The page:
Okay, maybe you’re like me – not much fun – but you can try anyway, while making fun of yourself for not being much fun. People will give you credit for trying. Attend the parties you’re invited to. Attend the soccer games, wrestling matches, concerts and whatever else you’re invited to. This is such a simple thing, but it means so much to people. Woody Allen said that “50% of success in life is just showing up.” He was right. Show up.
Everybody loves to hear their own name used…everybody. A few people I know are really good with names. Unfortunately, I’m not one of them. I have to work at it. When I meet a visitor at church I’ll not only repeat his/her name out loud, but after walking away, right it down as quickly as possible. We start every interim pastorate with visiting and getting to know as many people in the church as are willing to get together with us. We ask them twenty questions (literally) and hear their life stories. Most people love it. If people don’t want us in their homes, we try to meet them at restaurants. Very few people don’t want this attention. At my next assignment I’m going to carry a digital camera and take photos of family groups on every one of these visits. As soon as I get home, I’ll print the photos and try to get the right names written on the right people, dogs, cats – whoever ended up in the photo.
Move to the area
I know that many interim pastors live in a metro area and do a lot of driving to a succession of interim pastorates. I know that they do effective work in this way, but we believe that our work is a little more effective because we move, “lock, stock and barrel” to every community where we interim. We waste no time in learning the history and distinctives of the area. We often know more about the area (within a few months) than the natives who have lived there for decades. This is going to be hard for some of you to hear but we even believe in “cheering for the home team” as much as possible. After fifty years in Wisconsin, I cheered for Arizona teams while in Arizona (even the Cardinals!) and Minnesota teams while in Minnesota. (There are limits to this of course, such as when the Vikings play the Packers.) For the most part though, you will increase your ability to affect change if you will totally move to the area. And, by the way, I’m sure the author of I Corinthians 9:19-23 would recommend this.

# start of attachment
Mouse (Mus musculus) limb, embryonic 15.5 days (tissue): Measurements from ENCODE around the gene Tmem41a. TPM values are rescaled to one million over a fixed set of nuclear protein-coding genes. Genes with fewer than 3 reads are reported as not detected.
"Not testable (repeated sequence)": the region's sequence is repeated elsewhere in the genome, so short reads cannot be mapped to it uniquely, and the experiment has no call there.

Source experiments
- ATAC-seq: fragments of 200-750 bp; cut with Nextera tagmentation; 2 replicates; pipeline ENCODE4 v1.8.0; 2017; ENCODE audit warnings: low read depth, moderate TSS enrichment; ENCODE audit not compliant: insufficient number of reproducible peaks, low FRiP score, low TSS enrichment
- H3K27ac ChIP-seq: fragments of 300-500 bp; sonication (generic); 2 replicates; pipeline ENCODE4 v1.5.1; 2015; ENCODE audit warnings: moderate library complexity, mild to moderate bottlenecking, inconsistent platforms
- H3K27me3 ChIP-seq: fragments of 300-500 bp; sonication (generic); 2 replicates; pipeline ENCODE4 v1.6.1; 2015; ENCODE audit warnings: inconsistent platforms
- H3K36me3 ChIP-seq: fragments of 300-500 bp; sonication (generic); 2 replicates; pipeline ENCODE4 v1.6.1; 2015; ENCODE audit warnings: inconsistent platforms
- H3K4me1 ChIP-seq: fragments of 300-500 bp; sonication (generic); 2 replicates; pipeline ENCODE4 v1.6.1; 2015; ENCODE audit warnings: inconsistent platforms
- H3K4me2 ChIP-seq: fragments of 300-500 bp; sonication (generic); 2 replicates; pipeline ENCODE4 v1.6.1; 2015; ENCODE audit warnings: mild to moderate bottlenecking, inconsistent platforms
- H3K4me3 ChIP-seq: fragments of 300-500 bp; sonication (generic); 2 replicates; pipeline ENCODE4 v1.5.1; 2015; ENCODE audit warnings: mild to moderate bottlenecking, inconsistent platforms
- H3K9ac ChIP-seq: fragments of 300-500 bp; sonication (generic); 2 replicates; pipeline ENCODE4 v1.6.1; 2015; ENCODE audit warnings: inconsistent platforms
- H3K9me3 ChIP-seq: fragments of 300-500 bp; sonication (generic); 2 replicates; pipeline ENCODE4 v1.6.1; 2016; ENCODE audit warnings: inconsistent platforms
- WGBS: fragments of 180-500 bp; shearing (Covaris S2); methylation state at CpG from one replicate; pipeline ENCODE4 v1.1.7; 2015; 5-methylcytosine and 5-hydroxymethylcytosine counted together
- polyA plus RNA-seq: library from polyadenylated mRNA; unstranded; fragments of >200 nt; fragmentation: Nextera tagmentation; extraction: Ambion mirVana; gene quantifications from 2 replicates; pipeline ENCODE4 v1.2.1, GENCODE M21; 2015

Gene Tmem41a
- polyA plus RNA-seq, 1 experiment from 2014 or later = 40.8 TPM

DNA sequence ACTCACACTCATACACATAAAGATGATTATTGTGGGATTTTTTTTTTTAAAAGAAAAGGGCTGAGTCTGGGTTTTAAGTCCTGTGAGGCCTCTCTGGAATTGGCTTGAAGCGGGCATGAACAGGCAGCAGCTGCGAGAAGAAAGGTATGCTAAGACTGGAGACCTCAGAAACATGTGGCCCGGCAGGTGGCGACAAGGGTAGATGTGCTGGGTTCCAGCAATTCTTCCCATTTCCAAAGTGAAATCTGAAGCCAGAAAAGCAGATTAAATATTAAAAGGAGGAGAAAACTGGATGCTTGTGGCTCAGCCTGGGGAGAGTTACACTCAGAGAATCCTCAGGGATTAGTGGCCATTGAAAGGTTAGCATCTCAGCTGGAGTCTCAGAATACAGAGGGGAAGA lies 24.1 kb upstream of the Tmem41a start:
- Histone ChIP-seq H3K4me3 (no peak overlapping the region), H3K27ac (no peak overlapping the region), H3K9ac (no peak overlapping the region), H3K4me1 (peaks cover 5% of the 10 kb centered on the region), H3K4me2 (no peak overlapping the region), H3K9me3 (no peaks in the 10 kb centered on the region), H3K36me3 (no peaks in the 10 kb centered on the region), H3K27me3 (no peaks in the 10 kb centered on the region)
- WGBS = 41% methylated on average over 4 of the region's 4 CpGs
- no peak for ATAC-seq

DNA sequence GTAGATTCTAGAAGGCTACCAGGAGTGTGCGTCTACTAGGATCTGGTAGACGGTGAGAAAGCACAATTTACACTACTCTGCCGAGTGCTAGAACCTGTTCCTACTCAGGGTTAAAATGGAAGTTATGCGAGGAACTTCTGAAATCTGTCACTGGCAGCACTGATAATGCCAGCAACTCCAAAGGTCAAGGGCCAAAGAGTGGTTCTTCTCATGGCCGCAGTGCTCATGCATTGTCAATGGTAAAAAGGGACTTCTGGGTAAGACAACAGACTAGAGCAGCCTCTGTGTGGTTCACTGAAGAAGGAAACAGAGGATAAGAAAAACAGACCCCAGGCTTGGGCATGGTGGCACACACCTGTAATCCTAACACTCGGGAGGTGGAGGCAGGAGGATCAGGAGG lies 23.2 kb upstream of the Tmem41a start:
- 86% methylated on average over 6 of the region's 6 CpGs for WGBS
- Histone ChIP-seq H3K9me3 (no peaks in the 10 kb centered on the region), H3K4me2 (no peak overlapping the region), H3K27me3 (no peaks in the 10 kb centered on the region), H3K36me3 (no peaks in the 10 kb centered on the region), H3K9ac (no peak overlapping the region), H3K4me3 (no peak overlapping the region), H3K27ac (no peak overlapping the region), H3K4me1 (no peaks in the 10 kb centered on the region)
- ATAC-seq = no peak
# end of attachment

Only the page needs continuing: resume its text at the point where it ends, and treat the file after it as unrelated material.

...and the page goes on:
Choose your battles
This is also called “choosing the hill you’re going to die on” and it’s oh-so-important for the interim pastor. There are serious problems in the churches we pastor which must be met head-on. These things affect the effectiveness of the church and thus, the glory of God. There are other things which we simply don’t like. Especially as interims, we have no business making issues out of things which are simply not “our style.” Maybe they call the communion table an “alter” and insist on having a pot-luck dinner on the last Sunday of every month. Maybe their music isn’t exactly our cup of tea.
Do these things really matter? I recently had an elder board ask me about my music style. My answer was that “my” music style was irrelevant. The church should be like Paul in I Corinthians 9 and adapt itself in its music to reach the people in its mission field. The pastor – interim or long-term – should adapt himself to fit the church which has adapted itself to reach its community. I can play my style of music at home, all I want.
Somebody said that “nobody ever died from an overdose of encouragement.” The churches we interim pastor are troubled and generally have many faults. They also are not without their strengths. Almost every church has at least some really fine people doing some really fine ministry for all the right reasons. Praise and encourage these people liberally. You will empower them and they, in turn, will empower you. At one of the churches we interimed we discovered a staff member (I’m withholding details to protect the guilty) with an extraordinarily good ministry. It came as a shock to learn that the former senior pastor hadn’t encouraged this brother for years. All it took was some praise and encouragement to see him take his ministry to a whole new level and I was rewarded with his support and cooperation.
I’m not sure if it’s because I (1) have the gift of faith, (2) have walked with God as long as I have, (3) am silly enough to believe the Bible, or (4) all of the above, but I find it pretty easy to walk into some pretty damaged churches with complete faith that God is willing and able to transform them into vibrant, joyful, effective ministries. In each church I’ve served I’ve had people ask me, in great pain, “Do you think our church is going to survive?” I answer that, “If some of you are willing to give it completely to God, it will not only survive, it will thrive.” If you can’t do this you probably shouldn’t be a strategic, transformational interim pastor. If you’re pretty sure that you can do this then you might be able to gain “restoration authority” and be a candidate for this intensely difficult but richly rewarding ministry.